CARE PROCEEDINGS: Re H (Care Proceedings: Disclosure) [2009] EWCA Civ 704

23 JUN 2009

(Court of Appeal; Thorpe LJ and Bodey J; 23 June 2009)

Care proceedings were begun when the third of the mother's four children was found to have sustained serious head injuries and other fractures. The man living with the mother was the father of the youngest child, but not of the other three children. The man confessed to having caused certain of the third child's injuries, and he later filed a threshold confession document. An interim order was made on the basis that the injured child and his two elder siblings would not be rehabilitated to the mother, but there was an outstanding issue as to whether the youngest child, the man's own child, could be rehabilitated to the mother, who had separated from the man. The man accepted that he would have no further contact with the older children, but wanted to remain involved in the life of his own child, the youngest child. The police, supported by the local authority, applied for disclosure of certain documents in the care proceedings, to assist with a criminal investigation into the injuries to the third child. The man opposed such disclosure; the mother and guardian were neutral. The judge refused disclosure, having followed the traditional guidelines for the balancing exercise in disclosure applications. It was not clear from the documents precisely who would be in receipt of any disclosure, but during the hearing the court was informed that the recipient would be an officer in the child protection unit.

The judge had not been referred to Family Proceedings Rules 1991, r 10.20A, which had replaced the old r 4.23, and which was the applicable rule at the time, although, following a further change, the relevant rule was now r 11 of the 1991 Rules. Rule 10.20A had introduced a more permissive regime of an automatic right to make wider disclosures without the disclosing party being in breach of court. The careful balancing act which the judge had performed without taking account of the new regime could not stand, since it was based on a flawed perception of the degree of confidentiality generally ascribed to children proceedings by the rules. Awareness of the fact that disclosure could now be made to the police in prescribed circumstances without the permission of the court would have influenced the judge's decision, and might have tipped the balance the other way. Such a decision still required a fine balancing exercise, especially when the strong public interest in the investigation and prosecution of serious crime was to be judged in the context of a confession by a parent made within the confines of the family court, with all the consequential benefits to the family justice system, and when there was the ongoing possibility of rehabilitation, which might be impeded or harmed by further criminal investigations. The case was to be remitted to the county court for further consideration pursuant to the now-applicable rules. There might be a need for document-by-document consideration of the written materials, including input from the guardian.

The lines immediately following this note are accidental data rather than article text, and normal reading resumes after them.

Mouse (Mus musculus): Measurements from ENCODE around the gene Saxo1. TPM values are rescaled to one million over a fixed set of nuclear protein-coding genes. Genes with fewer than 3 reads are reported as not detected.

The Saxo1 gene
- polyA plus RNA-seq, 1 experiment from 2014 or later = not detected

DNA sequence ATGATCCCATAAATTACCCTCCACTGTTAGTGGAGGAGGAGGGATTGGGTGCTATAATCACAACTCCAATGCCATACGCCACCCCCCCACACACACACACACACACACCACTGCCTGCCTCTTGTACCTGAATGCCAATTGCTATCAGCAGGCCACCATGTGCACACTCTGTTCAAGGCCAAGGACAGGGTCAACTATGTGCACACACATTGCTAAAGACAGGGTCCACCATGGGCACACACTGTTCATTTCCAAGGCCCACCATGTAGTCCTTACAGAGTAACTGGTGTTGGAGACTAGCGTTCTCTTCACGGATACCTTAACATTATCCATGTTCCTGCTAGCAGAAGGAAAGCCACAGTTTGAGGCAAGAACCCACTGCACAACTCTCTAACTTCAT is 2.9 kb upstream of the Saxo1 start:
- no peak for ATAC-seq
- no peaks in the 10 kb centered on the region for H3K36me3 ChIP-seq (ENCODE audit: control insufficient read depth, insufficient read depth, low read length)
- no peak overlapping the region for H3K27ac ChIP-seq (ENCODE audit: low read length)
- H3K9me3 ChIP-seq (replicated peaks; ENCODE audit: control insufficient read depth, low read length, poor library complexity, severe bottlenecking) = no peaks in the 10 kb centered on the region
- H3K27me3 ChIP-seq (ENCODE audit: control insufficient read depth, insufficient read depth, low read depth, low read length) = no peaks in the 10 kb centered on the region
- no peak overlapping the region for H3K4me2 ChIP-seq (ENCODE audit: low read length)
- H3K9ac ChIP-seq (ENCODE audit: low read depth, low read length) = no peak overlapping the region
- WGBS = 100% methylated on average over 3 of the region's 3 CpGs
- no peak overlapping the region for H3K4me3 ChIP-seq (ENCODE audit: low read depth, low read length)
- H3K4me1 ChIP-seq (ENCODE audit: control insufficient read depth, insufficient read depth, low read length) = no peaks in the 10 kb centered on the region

The judge had been wrong to observe that disclosure to the police put the document into the public arena; when the police applied for disclosure of documents in care proceedings, they were seeking a sharing of information between two justice systems working side by side. In this case, the application by the police had named the applicant as the litigation solicitor at police legal services, whereas in fact the applicant had been the Chief Constable; in future an application for disclosure brought under r 11 or otherwise should contain a clear statement of the identity of the named officer within the child protection unit to whom the Chief Constable sought release. There should be an equally clear statement of the purpose to which the information was going to be put. The order needed to be similarly specific in its definition of the person to whom the release was authorised and the purpose and use to which the officer must put the material. Once the application was properly prepared and carefully drafted, the judge who determined it would be able to draw on the application in drafting the order, assuming that the application succeeded. A police application for disclosure should also contain an application for the exercise of a discretion by the named officer to share the documentation with the Crown Prosecution Service, in the event that his conclusion was that the material merited referral to the CPS. It was plainly absurd for the family justice system to be burdened with two applications when only one was essentially required; an application first for release to the investigating officer to be followed subsequently by a freestanding application for onward release to the CPS was simply wasteful of time and resources.

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